Saturday’s sold-out matinee at the Atlas Intersections Festival featured a classical piano trio, an a cappella ensemble and an indie pop band. The show was called “Voice(s),” and it was, ostensibly, not a local music variety show but a dance performance.
“This is our biggest collaboration yet,” Tiffany Haughn, artistic director of DancEthos, told the full house in the Lang Theatre. There were 42 performers in total, and the collaborations, it must be said, were more impressive than the choreography. The program opened with Haughn’s “The Divide,” set to a 1921 piano trio by the rarely heard composer Rebecca Clarke. The 10 dancers displayed a mix of body types and abilities, so the piece was best appreciated as a whole, including the West Shore Trio, which performed Clarke’s mercurial music onstage. In the third movement, the six women formed a circle, and took turns coming forward into the center, neatly twisting their limbs and creating a striking picture of a pretzel each time.
(Colin Hovde) - DancEthos and its musical collaborators performed as part of the Atlas Intersections Festival.
Next was the D.C.-based a cappella ensemble Euphonism — seven singers who beat-boxed their way through tunes by La Roux and O.A.R. They weren’t exactly “Glee” caliber, but they were more fun than the choreography. Carolyn Kamrath’s movement looked a little too tai chi for the music, which called for something clubby. Instead, the dancers — dressed like they were headed to yoga — rolled their necks, crossed their legs and gently outstretched their arms while singers crooned about locking lips.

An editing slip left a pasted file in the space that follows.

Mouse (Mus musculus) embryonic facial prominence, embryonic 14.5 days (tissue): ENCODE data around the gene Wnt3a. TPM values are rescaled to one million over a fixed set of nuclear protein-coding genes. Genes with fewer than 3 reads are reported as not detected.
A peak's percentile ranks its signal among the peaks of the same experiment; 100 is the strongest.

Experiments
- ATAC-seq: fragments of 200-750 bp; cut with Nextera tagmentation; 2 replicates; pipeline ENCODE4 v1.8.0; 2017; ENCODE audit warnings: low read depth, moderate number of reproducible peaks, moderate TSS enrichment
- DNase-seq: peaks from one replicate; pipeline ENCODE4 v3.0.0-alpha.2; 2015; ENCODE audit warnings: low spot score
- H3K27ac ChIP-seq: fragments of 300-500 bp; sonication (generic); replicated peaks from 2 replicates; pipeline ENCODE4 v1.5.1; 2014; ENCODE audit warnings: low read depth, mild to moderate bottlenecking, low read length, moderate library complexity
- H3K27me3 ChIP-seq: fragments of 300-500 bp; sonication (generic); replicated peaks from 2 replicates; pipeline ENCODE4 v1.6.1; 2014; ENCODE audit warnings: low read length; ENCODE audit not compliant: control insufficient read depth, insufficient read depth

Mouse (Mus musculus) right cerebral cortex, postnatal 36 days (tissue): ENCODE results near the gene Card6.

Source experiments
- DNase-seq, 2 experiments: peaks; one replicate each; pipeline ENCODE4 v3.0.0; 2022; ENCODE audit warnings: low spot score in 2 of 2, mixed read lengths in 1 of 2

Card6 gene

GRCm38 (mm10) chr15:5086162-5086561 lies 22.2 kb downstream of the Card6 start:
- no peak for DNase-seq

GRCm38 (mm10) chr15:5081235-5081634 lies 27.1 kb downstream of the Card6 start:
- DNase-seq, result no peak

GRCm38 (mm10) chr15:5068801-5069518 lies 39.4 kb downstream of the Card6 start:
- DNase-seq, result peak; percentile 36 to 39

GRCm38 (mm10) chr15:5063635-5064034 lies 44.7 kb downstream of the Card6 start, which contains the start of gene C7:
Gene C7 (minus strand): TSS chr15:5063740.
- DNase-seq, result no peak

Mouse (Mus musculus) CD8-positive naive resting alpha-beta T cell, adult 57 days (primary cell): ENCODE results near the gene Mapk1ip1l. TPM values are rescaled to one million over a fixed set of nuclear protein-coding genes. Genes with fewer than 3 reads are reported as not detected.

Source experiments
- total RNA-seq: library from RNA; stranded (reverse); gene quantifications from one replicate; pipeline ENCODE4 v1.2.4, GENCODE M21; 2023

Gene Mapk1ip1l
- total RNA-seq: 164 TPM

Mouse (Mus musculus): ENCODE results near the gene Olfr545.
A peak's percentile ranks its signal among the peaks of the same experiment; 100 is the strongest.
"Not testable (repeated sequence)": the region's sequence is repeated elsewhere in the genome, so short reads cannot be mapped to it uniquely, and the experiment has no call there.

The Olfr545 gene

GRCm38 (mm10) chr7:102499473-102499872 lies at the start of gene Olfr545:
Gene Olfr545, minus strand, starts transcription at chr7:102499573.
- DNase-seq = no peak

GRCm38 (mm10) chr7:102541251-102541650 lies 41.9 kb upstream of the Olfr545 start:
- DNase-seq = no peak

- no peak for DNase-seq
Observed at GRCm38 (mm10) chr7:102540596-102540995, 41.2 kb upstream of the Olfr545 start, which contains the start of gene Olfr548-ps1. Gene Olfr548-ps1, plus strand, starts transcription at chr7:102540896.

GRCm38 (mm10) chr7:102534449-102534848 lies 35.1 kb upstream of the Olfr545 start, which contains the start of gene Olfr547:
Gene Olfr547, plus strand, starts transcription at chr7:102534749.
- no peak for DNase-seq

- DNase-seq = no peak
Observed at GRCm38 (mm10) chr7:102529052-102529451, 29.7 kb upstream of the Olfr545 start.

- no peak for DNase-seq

Movement met music more effectively in the final work on the program: “Voice(s) on the Hook,” a suite set to seven songs by Pauline Pisano, who performed with a six-piece chamber pop band. Matthew Bennett, Jenny T. Flemingloss and Rick Westerkamp collaborated on the choreography. The 16 dancers in these numbers were the most technically proficient, rolling on and off the floor with ease, executing smooth, bent-leg turns and working the stage in diagonals. It wasn’t stunning, but it was very watchable. And if audience members left the Atlas ready to find Pisano’s tracks on Bandcamp, or to Wikipedia to look up Clarke, that was very much in the spirit of DancEthos.